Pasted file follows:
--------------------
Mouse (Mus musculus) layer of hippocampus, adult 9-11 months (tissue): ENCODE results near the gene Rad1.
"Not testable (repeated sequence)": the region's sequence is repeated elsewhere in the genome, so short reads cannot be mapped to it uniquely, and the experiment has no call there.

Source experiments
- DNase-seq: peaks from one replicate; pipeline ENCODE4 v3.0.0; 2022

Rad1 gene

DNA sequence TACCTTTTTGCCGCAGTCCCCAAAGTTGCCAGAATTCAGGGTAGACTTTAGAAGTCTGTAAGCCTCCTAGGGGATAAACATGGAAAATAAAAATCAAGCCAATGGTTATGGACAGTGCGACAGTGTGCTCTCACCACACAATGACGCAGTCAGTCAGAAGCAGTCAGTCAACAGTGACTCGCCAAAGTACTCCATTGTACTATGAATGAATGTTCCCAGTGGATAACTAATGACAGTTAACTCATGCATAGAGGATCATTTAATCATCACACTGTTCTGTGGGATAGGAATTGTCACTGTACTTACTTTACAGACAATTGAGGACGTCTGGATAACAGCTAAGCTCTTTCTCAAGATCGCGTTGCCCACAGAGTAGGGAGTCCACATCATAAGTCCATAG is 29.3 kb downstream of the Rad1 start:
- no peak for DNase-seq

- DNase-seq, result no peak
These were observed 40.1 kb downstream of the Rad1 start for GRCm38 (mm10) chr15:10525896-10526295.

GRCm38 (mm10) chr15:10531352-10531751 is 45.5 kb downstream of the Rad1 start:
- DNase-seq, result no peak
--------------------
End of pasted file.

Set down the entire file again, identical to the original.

Mouse (Mus musculus) layer of hippocampus, adult 9-11 months (tissue): ENCODE results near the gene Rad1.
"Not testable (repeated sequence)": the region's sequence is repeated elsewhere in the genome, so short reads cannot be mapped to it uniquely, and the experiment has no call there.

Source experiments
- DNase-seq: peaks from one replicate; pipeline ENCODE4 v3.0.0; 2022

Rad1 gene

DNA sequence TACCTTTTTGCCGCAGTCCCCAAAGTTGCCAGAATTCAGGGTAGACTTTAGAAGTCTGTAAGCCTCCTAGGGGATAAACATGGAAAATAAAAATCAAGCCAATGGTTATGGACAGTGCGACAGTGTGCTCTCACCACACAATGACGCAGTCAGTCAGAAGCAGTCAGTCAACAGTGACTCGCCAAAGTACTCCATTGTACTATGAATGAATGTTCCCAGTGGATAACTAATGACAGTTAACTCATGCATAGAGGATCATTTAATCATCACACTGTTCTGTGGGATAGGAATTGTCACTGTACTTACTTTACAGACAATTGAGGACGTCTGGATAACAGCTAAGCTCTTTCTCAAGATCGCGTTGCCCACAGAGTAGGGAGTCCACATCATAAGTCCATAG is 29.3 kb downstream of the Rad1 start:
- no peak for DNase-seq

- DNase-seq, result no peak
These were observed 40.1 kb downstream of the Rad1 start for GRCm38 (mm10) chr15:10525896-10526295.

GRCm38 (mm10) chr15:10531352-10531751 is 45.5 kb downstream of the Rad1 start:
- DNase-seq, result no peak